Aaron Albers Aaron Albers - 1 month ago 19
C++ Question

How much should I leverage strong typing to ensure correctness at compile time?

Built-in types (as well as types from std) are used everywhere as parameters to functions and constructors while not every instance of those types would be valid inputs.


// There is no guarantee that url is actually a url
void make_http_request(const std::string& url);

// Here we know that it must be a url
void make_http_request(const url& url);

// There is no way of knowing if this is the correct mutex to lock
void insert_into_db(std::mutex mutex);

// Here we know we have the correct mutex
void insert_into_db(db_mutex mutex);

This of course should never be used for attributes of an object that you don't have control over. For example, you could make a class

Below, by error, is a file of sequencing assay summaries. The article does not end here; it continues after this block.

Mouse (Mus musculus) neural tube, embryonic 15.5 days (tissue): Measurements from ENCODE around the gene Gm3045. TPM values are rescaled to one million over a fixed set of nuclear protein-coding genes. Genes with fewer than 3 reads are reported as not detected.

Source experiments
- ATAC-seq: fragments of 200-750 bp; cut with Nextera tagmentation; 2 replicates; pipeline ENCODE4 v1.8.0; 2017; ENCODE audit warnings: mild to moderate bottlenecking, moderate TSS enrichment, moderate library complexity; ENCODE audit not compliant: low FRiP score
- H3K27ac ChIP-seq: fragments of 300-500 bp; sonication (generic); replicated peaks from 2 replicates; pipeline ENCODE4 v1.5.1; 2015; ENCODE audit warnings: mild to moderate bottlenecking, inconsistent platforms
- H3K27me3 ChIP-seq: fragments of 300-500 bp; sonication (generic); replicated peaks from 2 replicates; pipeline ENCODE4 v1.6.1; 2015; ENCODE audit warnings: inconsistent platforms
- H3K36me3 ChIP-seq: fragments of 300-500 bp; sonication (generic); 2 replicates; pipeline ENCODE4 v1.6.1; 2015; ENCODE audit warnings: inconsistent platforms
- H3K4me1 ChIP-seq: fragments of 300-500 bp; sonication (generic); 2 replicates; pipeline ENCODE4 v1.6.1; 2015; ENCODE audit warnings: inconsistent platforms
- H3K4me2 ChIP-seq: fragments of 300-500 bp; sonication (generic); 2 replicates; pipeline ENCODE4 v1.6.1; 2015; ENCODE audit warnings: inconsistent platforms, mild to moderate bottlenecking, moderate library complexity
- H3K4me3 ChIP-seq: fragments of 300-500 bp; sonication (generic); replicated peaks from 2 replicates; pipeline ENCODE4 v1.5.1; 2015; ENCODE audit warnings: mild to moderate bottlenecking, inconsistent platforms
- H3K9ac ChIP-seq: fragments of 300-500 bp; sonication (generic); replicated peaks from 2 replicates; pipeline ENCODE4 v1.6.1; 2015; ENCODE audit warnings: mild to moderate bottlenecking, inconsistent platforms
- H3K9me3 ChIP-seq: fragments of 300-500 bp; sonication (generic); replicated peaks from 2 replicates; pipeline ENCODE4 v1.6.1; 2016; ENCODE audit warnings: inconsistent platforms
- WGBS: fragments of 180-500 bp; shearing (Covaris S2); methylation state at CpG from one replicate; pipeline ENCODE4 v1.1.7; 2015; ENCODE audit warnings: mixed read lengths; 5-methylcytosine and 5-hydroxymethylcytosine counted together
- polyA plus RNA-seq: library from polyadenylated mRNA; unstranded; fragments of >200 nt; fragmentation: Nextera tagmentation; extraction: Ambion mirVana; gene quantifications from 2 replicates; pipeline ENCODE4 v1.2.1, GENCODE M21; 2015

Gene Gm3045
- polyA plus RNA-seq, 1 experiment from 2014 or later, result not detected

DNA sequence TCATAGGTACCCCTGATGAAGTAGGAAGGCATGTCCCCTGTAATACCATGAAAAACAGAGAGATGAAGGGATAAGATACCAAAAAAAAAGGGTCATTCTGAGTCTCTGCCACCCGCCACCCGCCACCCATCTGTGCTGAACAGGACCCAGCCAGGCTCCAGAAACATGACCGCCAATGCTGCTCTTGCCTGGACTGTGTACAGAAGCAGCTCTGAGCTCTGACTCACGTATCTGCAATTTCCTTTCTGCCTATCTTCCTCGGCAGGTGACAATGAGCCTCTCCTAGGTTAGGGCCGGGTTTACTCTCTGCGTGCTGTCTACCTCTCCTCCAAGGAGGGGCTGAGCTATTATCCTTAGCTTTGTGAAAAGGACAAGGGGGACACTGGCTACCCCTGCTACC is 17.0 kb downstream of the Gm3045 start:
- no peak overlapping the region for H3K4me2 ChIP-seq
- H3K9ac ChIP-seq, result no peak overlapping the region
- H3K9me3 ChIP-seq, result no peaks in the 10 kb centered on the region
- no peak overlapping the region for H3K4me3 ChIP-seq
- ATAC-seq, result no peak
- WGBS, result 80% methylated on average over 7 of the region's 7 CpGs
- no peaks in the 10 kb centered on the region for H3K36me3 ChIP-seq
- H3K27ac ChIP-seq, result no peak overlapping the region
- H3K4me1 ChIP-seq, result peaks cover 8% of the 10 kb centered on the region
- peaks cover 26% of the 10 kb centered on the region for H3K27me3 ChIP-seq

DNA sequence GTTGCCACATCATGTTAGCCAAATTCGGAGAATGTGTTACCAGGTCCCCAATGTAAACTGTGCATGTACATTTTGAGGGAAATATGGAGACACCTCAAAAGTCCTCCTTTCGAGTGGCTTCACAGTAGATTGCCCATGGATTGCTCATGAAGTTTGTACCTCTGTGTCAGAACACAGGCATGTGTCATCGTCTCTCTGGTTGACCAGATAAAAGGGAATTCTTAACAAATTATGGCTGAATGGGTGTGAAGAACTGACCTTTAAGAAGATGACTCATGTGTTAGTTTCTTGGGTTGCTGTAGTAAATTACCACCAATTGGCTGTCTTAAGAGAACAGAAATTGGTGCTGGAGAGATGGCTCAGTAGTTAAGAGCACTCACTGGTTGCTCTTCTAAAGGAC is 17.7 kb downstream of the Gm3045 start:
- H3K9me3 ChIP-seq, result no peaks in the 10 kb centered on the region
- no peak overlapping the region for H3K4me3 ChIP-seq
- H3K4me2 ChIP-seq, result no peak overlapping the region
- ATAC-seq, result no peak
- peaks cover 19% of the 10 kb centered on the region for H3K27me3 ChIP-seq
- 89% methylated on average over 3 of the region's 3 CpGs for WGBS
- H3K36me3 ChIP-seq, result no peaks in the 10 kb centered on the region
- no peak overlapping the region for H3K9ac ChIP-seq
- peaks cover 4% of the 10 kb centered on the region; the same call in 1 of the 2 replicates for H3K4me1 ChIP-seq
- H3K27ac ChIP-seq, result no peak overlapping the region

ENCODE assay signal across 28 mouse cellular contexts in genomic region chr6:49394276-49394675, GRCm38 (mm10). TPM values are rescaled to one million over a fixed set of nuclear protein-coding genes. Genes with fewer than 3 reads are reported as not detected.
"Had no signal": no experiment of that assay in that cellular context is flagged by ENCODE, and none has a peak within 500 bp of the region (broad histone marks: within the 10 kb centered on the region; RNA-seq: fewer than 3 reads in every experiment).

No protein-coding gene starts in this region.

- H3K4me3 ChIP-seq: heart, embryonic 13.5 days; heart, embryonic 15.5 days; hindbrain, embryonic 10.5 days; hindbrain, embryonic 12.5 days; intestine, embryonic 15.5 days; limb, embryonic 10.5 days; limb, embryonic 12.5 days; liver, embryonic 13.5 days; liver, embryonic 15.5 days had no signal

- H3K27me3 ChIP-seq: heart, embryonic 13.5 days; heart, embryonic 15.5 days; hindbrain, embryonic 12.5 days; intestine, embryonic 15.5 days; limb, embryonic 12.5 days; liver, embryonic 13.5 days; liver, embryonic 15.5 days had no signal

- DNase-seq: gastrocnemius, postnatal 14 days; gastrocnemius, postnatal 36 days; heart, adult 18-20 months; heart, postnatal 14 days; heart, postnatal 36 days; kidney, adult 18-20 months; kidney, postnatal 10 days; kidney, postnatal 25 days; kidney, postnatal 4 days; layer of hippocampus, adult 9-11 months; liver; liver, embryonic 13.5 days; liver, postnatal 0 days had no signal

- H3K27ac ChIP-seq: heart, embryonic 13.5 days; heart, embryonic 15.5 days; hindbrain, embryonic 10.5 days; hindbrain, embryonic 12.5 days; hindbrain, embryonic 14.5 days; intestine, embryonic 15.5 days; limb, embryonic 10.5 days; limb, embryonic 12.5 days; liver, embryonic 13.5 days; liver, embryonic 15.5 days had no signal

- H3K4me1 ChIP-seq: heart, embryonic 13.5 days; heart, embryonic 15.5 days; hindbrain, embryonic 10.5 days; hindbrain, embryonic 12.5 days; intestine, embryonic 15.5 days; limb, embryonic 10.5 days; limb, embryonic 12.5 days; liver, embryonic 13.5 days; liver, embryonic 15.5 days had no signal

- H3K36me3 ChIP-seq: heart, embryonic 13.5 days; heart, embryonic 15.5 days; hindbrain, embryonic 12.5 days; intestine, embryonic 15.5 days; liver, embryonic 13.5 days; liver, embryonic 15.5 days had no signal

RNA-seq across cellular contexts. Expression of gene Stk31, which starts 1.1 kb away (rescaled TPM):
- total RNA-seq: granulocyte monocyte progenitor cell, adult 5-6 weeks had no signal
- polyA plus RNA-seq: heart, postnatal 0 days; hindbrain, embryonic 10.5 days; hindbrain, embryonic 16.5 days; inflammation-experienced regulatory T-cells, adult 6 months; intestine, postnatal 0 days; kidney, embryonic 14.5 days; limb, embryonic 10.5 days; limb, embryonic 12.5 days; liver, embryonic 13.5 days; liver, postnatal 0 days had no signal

but if the peer closes the connection the class becomes a fallacy. However it could be used to ensure that an IPv4 UDP socket never tries to
an IPv6 endpoint.

The more you do this the more you can ensure your program is valid at compile time (and who doesn't like that?). Is there anything wrong with this practice and would it be considered good? What are the downsides and would they worth it?

Forgive me if this is a concept that goes by another name and I have just not been able to find it.


There is guideline in the C++ Core Guidelines about this:

I.4: Make interfaces precisely and strongly typed


Types are the simplest and best documentation, have well-defined meaning, and are guaranteed to be checked at compile time. Also, precisely typed code is often optimized better.

It gives some examples. It doesn't really talk about how far is too far though.